The Real Black Panthers are Dying in Prison

The terrible condition of elderly Black prisoners in the United States who are veterans of the struggle of Black people for freedom in the 1960s and 70s is an indictment of US democracy and its judiciary. The prisoners below (not an exhaustive list) have been incarcerated during at least three and up to seven alternations between Republican and Democratic administrations, including Carter, Clinton, Obama, and now Biden.

These and other prisoners have faced a unified and decades-long effort by ruling-class personalities of all backgrounds to exclude all recognition and mention of them from public life. The most high-profile among them – Mumia Abu-Jamal – is confined to the sphere of journalistic activity through Pacifica Radio.

We can contrast this with the fate of the pro-independence Puerto Rican political prisoners, whose campaign in the 90s was joined by Puerto Rican members of the House and whose sentences were commuted by Clinton in 1999.

In one very instructive incident during Obama’s second term in early 2014, a Senate with a secure Democratic majority blocked the administration’s nomination of an NAACP official to fill a DOJ position. The sole reason for his rejection: he had committed the offense of serving as appeal counsel for Mumia. The clear message of this event was twofold. First, the most important characteristic for a liberal lawyer’s career advancement in our time is cowardice. Second, Black political prisoners are so far removed from the acceptable political world that simply working for their constitutional rights will disqualify someone from holding public office.

In the decades since the conclusion of the mass movements of the 60s and 70s, former political prisoners have filled parliamentary and executive seats in governments throughout the world. Aside from the often-cited case of Nelson Mandela, one encounters opposition parliamentarians in Ireland and Basque Country; a recent series of once imprisoned ex-guerrillas at the summit of their respective states in Bolivia, Uruguay, and Brazil; etc.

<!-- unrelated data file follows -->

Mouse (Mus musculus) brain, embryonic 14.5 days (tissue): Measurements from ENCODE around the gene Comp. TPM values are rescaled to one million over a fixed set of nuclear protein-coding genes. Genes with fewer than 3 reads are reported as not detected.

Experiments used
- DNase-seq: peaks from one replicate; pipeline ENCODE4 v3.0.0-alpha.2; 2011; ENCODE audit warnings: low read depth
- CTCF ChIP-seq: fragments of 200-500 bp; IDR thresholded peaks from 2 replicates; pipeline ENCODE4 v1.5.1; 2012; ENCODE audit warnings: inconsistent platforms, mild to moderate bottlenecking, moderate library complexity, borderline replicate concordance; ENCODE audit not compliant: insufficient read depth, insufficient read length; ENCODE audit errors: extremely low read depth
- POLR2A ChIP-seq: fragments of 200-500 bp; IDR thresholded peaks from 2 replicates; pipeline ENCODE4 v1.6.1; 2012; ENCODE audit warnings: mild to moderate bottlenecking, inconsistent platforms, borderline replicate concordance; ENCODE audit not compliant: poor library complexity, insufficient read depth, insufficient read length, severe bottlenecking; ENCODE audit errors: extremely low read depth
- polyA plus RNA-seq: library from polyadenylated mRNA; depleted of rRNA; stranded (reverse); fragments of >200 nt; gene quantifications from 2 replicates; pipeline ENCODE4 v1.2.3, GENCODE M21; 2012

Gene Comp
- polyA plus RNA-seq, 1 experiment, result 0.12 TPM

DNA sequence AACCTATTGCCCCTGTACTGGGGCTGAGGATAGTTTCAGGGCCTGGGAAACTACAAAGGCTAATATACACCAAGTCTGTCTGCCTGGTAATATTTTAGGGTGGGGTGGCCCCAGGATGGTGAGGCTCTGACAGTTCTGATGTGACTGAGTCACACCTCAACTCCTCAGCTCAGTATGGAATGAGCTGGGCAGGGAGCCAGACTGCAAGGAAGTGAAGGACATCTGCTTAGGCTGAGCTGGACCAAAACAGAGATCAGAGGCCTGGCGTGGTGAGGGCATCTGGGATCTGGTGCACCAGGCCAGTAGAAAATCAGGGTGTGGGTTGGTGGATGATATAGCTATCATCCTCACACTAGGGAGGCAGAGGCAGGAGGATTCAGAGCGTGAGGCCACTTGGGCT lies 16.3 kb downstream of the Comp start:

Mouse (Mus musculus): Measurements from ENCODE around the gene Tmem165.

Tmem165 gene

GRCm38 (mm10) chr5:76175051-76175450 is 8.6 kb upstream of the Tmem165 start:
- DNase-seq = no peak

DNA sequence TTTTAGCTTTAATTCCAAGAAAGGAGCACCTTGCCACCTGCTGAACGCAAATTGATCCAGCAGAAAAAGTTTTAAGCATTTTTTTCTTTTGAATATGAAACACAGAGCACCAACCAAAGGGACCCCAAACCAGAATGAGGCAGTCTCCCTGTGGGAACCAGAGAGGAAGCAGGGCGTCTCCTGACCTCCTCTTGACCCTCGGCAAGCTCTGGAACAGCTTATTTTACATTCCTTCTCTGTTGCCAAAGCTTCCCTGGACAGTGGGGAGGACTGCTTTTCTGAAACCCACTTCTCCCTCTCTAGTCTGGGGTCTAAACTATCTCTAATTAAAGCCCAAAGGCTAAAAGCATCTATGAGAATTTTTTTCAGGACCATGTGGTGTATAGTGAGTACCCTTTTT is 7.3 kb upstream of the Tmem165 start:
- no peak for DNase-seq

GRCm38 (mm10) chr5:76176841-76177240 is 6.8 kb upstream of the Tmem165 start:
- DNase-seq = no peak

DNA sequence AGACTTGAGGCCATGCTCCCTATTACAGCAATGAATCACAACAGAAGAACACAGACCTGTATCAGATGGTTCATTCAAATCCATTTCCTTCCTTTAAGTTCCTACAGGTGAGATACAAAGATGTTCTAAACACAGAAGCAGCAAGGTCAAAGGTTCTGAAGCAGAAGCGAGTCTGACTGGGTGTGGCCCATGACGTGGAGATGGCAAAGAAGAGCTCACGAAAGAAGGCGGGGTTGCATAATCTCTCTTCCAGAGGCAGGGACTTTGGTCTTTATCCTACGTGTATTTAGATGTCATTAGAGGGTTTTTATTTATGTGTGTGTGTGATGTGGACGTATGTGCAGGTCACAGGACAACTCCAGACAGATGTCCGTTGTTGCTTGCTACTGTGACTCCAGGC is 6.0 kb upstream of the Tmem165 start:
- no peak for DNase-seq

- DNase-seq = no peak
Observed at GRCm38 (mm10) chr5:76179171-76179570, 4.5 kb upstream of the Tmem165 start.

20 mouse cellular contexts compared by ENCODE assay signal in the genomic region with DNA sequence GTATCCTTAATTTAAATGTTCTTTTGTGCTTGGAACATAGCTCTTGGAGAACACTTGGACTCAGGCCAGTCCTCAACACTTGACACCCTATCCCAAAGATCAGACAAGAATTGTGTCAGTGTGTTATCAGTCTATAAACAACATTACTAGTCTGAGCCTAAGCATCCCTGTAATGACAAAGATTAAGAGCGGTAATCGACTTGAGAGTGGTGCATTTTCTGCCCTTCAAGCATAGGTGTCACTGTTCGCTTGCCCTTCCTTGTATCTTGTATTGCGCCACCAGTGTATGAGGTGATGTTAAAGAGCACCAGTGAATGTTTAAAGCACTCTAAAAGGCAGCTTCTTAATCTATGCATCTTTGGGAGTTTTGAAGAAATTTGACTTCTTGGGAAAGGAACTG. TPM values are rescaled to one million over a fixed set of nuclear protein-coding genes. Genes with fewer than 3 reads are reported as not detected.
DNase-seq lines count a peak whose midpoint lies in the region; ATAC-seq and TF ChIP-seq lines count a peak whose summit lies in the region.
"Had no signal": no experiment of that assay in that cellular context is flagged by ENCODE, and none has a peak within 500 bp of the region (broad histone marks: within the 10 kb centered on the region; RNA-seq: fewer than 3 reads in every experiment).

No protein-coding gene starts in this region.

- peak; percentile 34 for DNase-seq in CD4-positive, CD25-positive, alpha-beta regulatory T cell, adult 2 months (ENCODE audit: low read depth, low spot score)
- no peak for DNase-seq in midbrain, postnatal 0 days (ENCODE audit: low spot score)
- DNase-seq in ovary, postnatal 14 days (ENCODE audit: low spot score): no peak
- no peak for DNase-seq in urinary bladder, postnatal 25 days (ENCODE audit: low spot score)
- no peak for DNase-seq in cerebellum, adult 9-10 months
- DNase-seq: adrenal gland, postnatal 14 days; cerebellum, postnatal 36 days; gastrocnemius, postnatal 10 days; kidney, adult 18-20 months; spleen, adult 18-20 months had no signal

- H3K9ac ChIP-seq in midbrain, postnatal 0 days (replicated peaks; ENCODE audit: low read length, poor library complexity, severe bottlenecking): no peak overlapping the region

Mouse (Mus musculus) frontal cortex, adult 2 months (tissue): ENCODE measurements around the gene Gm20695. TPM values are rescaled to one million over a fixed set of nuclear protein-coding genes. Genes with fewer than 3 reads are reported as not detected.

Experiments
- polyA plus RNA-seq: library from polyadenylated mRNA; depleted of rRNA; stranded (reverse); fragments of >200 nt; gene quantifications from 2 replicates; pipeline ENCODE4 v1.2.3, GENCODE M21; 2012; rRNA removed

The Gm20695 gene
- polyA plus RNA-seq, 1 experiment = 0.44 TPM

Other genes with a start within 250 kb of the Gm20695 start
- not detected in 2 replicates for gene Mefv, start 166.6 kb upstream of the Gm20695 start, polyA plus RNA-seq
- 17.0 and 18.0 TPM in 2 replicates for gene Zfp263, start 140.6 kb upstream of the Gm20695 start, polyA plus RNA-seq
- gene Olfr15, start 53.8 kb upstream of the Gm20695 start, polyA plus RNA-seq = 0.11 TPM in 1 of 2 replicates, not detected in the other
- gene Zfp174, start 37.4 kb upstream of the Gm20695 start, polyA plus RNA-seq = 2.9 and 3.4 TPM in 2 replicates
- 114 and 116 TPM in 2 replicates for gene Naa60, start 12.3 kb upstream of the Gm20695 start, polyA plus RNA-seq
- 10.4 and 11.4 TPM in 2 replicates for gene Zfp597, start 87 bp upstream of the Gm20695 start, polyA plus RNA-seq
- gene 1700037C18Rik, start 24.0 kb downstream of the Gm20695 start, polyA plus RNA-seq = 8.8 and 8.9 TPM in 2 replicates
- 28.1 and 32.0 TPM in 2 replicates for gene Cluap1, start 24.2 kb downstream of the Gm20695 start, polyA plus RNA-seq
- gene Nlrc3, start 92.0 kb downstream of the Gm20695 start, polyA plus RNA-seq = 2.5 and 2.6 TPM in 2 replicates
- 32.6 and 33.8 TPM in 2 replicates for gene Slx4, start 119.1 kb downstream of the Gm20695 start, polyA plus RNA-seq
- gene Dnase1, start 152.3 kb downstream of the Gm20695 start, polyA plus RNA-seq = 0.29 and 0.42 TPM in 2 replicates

On the one hand, this teaches us a lesson on the flexibility of the party systems of capitalist democracy: their capacity to renew themselves while keeping basic economic relations in place. On the other hand, it exposes just how restricted and hypocritical are the limits of the world’s “model” democracy here in the US. Here, the Democratic Party as a whole in 2021 approaches the question of Black political prisoners in the same way Margaret Thatcher in 1981 approached the election of Irish political prisoner Bobby Sands to the British Parliament: “Crime is crime is crime. It is not political. It is crime. There can be no question of granting political status.” Thus, we have the travesty of elders cruelly mistreated – essentially sentenced to death by medical neglect – and a society fixed in its dense refusal to consider the context and nature of their convictions.

Today, fictional Panthers are on the silver screen, while real Panthers are dying in prison. The dire condition of Black political prisoners in the US is a result of the dire political atmosphere. Students must take up the democratic demand to return all political prisoners to their families. Students must educate others about these cases, pointing to the need for a movement of all nationalities that will uphold complete equality and the right to self-determination for all oppressed nations.

Mumia Abu-Jamal – 66 years old. Convicted 1982. Former member of the Black Panther Party (BPP) and supporter of MOVE. Congestive heart failure, COVID-19, and organ failure of the skin.

Jamil Abdullah Al-Amin – 77 years old. Convicted 2000. Former chairman of the Student Nonviolent Coordinating Committee (SNCC) (1967–1968; 1969–). Blind and fighting cancer.

Sundiata Acoli – 84 years old. Convicted 1974. Former member of the BPP and the Black Liberation Army (BLA). COVID-19, early stage dementia, and cardiovascular disease.

Kamau Sadiki – 68 years old. Convicted 2003. Former member of the BPP and the BLA. Left leg infected, hepatitis C, cirrhosis of the liver, and sarcoidosis.

Mutulu Shakur – 70 years old. Convicted 1988. Active with the Revolutionary Action Movement (RAM) and member of the Provisional Government of the Republic of New Afrika (PG-RNA). Fighting cancer.

Russell “Maroon” Shoatz – 77 years old. Convicted 1970. Former member of the BPP and the BLA. Fighting cancer.

The MDSO is a member organization of the Northeast Political Prisoner Coalition. Visit their website to learn more about these prisoners and more, and to support their campaigns for release. Free them all!